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Green Vegetables or “Greens” is a term that is bandied about the kitchen to mean various green colored vegetables or green parts of green vegetables; but what does “Greens” actually mean?

According to one dictionary Greens are “any of various leafy plants, or their leaves and stems, eaten as vegetables.” Another dictionary defines “Greens” as “edible seeds or roots or stems or leaves or bulbs or tubers or non-sweet fruits of numerous herbaceous plants.” Still other definitions just shoehorn a bunch of green colored vegetables (like Kale, Collard Greens, Spinach, Green Cabbage, Mustard Greens, etc.) into the category and hope for the best.  

So at the more precise end, we can think of “greens” as leaves and at the broader end we can think of them as all green-colored, non-sweet vegetative matter. Since the dictionaries are not overly helpful, we suggest considering both the broad definition and the precise definition when discussing or working with Greens. What does the context suggest is being discussed or called for? If you are unsure ask for clarification.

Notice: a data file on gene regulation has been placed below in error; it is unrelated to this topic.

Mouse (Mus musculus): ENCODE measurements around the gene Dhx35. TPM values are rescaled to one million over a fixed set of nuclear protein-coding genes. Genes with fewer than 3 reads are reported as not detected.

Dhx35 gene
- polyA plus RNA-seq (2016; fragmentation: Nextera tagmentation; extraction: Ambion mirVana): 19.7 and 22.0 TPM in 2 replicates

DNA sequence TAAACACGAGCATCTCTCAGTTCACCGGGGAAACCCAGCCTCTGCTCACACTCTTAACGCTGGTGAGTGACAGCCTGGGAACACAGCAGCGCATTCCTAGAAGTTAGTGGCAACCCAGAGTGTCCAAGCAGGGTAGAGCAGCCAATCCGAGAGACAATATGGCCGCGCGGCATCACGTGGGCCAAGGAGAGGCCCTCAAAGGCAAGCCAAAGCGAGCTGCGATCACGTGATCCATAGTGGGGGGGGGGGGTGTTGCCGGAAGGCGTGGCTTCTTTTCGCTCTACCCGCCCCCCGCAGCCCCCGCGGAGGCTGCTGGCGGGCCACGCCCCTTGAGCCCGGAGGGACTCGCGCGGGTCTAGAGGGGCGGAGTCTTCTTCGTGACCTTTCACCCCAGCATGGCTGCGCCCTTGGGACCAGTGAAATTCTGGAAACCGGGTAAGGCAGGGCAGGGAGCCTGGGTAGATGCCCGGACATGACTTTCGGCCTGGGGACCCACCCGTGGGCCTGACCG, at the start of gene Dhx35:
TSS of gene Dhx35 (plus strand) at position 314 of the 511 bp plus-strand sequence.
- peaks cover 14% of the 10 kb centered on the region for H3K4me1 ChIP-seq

At Smart Kitchen we remain aware of the broader definitions but tend to think of “Greens” as leafy plants, or leafy plant parts, like stems, eaten as vegetables.

Pre-historic humans began the practice of eating leaves as food. Different types of leaves, depending on the place and the season, have always been a part of our diet. Traces of edible leaves have been found in ancient Egyptian archeological sites, in ancient Greece and in ancient Rome.

With crop husbandry and evolution, many of those historical Greens have become more pleasant, better looking and more tender. How do we know? Some of the historical Leafy Vegetables are still out there thriving in the wild and the comparison is easy. In fact, many cultures blend both the farm-raised Greens and the wild Leafy Greens in their diets.

For example, in the Italian region of Liguria, a spring gathering of edible leaves from the fields and woods is a tradition. They make Preboggion (a stuffing for Pasta) from their foraged bounty. In Greece, they eat a mix of foraged Leafy Greens as a dish called Horta.


Within the definition of “Greens” there are also some sub-sets of Greens such as: Chop-Suey Greens, Beet Greens, Mustard Greens, Asian Greens, Salad Greens, Boiled Greens, Dandelion Greens, Turnip Greens, Spring Greens, Collard Greens, Vegetable Greens, Baby Greens, Micro Greens and Leafy Greens.


Jill Nussinow, the author of The Veggie Queen and a culinary educator claims that “Greens are the number one food you can eat regularly to help improve your health. The reason is that Greens are “brimming with fiber along with vitamins, minerals, and plant-based substances that may help protect you from heart disease, diabetes, and perhaps even cancer.”

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